By New Times
By Connor Radnovich
By Robrt L. Pela and Amy Silverman
By Ray Stern
By Keegan Hamilton
By Matthew Hendley
By Monica Alonzo
By Monica Alonzo
Hand escorted the bikers to the Phantom Ranch station, where she took them inside one by one and questioned them--name, social security number, "you do know the park's closed, don't you?", etc. The bikers were still smiling and joking around, guessing they would just be issued citations and allowed to continue their ride. Then Hand announced she and another ranger were going to look through their packs.
The search yielded 18 grams of marijuana, 15 grams of hallucinogenic mushrooms and assorted paraphernalia, scattered among four of the five's packs and bike bags (only Forest was clean). Unbeknown to the busted bikers, Hand had also run their names through a national law enforcement database to check for outstanding warrants, and two of them were red-flagged (both warrants later turned out to be cases of mistaken identity).
Herring had been following these events via radio from the ranger headquarters on the South Rim. "At that point, she was down there with five individuals who were in the park illegally, who were exhibiting a disrespectful attitude toward the park and the ranger, and who were in possession of controlled substances. We also thought two of them had outstanding arrest warrants. Based on these factors, we decided she needed immediate back-up."
Enter the helicopter--a Park Service Bell 206 carrying, the bikers say, eight to ten heavily armed rangers in orange jumpsuits and bright red bulletproof vests. Herring says that's "a bunch of bullshit." He says it was only him, one other ranger and the pilot, wearing standard sidearms. The orange jumpsuits are standard for helicopter flights, he says. Herring said he and the other ranger were wearing bulletproof vests, ". . . but they were under our uniforms. And they weren't big flak jackets or anything. I doubt they were really noticeable."
Either way, both sides agree on what happened once the copter landed on the helipad at Phantom Ranch--the bikers were officially placed under arrest, separated to different corners of two nearby volleyball courts, handcuffed and put in leg irons.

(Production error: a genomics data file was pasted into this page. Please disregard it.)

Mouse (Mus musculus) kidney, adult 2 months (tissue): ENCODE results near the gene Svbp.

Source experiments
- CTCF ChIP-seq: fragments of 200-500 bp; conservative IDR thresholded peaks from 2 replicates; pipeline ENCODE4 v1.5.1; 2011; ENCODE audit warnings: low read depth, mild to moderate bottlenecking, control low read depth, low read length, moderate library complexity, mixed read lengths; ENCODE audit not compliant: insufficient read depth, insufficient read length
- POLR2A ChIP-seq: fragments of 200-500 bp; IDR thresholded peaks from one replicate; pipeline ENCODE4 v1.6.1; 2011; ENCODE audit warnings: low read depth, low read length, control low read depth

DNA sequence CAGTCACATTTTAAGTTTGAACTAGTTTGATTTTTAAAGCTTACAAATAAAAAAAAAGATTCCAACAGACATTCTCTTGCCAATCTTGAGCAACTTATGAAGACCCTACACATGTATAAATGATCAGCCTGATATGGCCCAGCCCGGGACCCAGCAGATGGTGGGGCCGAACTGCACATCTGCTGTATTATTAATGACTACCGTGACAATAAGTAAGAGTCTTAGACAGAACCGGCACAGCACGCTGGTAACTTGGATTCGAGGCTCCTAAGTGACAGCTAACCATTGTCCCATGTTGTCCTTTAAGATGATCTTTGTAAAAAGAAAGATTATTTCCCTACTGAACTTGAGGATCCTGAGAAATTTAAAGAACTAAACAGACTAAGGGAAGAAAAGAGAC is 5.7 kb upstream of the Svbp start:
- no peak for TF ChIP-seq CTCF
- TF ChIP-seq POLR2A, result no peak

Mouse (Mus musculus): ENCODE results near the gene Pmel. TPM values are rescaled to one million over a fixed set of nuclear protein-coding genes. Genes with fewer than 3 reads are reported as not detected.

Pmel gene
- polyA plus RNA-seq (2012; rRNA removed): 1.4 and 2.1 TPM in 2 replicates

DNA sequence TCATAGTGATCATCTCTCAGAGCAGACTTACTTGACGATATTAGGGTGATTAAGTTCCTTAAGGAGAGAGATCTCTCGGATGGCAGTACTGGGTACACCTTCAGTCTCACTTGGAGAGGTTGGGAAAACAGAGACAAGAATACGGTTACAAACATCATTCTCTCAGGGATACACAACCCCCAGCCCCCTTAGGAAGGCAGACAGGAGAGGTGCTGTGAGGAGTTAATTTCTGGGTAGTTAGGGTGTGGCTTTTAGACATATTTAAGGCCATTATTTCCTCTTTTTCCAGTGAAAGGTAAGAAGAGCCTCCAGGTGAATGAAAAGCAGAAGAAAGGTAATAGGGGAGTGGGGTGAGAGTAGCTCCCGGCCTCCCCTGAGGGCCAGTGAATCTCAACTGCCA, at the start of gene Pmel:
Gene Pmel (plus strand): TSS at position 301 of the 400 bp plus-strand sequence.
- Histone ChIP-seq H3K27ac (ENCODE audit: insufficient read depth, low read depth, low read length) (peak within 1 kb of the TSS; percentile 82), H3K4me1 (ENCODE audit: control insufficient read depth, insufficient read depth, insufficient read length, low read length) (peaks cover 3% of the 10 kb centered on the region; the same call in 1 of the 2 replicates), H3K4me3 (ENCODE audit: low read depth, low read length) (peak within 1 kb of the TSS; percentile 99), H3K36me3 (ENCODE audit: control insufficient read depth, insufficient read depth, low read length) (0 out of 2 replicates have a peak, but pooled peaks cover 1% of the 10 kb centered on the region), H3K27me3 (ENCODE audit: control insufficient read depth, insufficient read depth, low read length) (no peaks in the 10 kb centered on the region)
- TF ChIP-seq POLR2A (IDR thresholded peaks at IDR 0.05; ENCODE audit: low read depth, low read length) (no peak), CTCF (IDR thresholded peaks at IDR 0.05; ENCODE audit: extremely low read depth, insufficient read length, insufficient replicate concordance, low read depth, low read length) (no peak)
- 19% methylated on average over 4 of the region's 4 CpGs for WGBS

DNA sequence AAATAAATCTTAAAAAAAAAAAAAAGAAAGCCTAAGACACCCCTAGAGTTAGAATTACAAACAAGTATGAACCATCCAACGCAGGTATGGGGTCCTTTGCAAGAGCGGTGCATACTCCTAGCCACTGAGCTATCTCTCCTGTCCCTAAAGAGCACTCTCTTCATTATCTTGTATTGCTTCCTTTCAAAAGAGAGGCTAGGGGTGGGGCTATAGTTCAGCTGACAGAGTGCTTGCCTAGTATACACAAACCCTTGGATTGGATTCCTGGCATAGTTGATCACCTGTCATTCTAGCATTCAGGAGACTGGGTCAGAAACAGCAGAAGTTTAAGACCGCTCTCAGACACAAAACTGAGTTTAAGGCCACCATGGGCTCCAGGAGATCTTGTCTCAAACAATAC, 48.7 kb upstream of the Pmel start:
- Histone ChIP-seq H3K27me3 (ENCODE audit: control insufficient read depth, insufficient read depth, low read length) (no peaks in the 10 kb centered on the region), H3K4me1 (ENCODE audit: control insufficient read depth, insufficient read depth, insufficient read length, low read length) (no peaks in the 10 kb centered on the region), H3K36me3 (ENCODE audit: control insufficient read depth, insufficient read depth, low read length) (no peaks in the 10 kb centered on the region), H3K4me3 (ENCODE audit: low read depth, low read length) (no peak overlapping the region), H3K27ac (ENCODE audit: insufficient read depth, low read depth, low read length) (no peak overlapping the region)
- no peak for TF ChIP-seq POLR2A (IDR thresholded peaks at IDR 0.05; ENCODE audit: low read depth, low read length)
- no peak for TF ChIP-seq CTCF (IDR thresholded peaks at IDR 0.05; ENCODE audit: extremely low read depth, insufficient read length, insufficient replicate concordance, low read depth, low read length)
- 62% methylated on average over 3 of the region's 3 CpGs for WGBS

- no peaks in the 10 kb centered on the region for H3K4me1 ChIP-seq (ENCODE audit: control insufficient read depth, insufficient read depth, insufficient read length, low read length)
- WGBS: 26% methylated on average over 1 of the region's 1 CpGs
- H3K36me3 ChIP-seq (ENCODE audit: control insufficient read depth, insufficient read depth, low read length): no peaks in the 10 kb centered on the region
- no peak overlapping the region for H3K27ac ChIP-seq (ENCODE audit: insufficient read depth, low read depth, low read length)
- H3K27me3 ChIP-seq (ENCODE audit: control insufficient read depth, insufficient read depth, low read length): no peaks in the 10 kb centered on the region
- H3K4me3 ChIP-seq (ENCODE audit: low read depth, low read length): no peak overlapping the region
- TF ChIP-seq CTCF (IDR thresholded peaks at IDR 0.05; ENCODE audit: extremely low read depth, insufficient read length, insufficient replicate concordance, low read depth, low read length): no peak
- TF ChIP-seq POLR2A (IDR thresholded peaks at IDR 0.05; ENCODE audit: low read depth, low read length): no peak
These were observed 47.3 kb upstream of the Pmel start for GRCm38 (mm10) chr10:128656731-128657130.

"There were some sad faces once we got there," Herring says. "I think they realized the situation was a little more serious than they had bargained for."
Rama and Wheeze were the first two loaded onto the copter. Rama claims one of the rangers told him as it took off, "The pilot's safety is our primary concern. Don't make any sudden movements. We'll shoot you if we have to." Long Tall and Forest were next. The final rider, Dangerous Dave, had to be lifted to the copter in a rescue basket because the sun had set and Park Service regulations prohibit copter landings below the rim once the sun is down.
The ride up, all five bikers say, was outstanding. "I was disappointed at first because I've never touched the water of the Colorado, and I was really looking forward to that," says Forest. "But then they flew us over it, so I didn't feel so bad."
"The copter ride was certainly as spectacular as the descent on bikes," says Rama. "It was once in a lifetime. I mean, a sunset ride below the rim. You can't even buy that [a 1986 law prohibits commercial flights inside the Grand Canyon]."
The biker pauses. "But then, I guess we did."
Topside, the prisoners were taken by car to the ranger station on the South Rim, booked and put in a holding cell, still shackled. On the way, they heard a bulletin come over the CB that the park would reopen to the public the next day. "We got in just under the wire," says Wheeze.
Once they were all in the cell, Dave started to perform a chiropractic adjustment on Forest. The rangers intervened. "They said, 'Excuse me, I don't know what you're doing, but stop touching him please.'" While the bikers stewed, one of the rangers passing the cell jokingly referred to them as "The Sedona 5."
Not bad, the bikers thought.
Wheeze had brought along a fat cash roll, "just in case," and he had enough to bail out himself and Forest (the only one without drug charges). The other three sat in the cell for two hours before the rangers released them on their own recognizance. "They said they couldn't keep us there overnight," says Rama, "and they didn't want to haul us to Flagstaff."
Before they left for home, the five asked about their bikes, and the rangers said they were still down at Phantom Ranch. "I don't see why they had to make us dump our bikes and go in the copter," says Rama. "I mean, I appreciated the ride, but it seems like if they wanted to punish us, it would have been better to make us ride up and then arrest us. Or, better yet, why not take the front wheel off each of our bikes and say, 'Okay, see you guys at the top!' Now that would have harshed us."
Ten days later, the Sedona 5 appeared before magistrate Verkamp to accept a plea bargain offered by Park Service law enforcement specialist Dave Swickard, the government prosecutor in the case. They all pleaded guilty to violating a park closure, bicycling in a prohibited area and, where appropriate, misdemeanor marijuana possession. The Park Service dropped the mushrooms and paraphernalia charges. Each biker was ordered to pay $244 restitution for the helicopter flights (which Herring says cost exactly $1,220) and given a $250 suspended fine for the criminal offenses. They also had to forfeit their bikes, which Rama estimated were worth a total of $4,000. Herring says the bicycles ". . . are now in the ranger cache. We let the Boy Scouts ride them on perimeter patrols sometimes."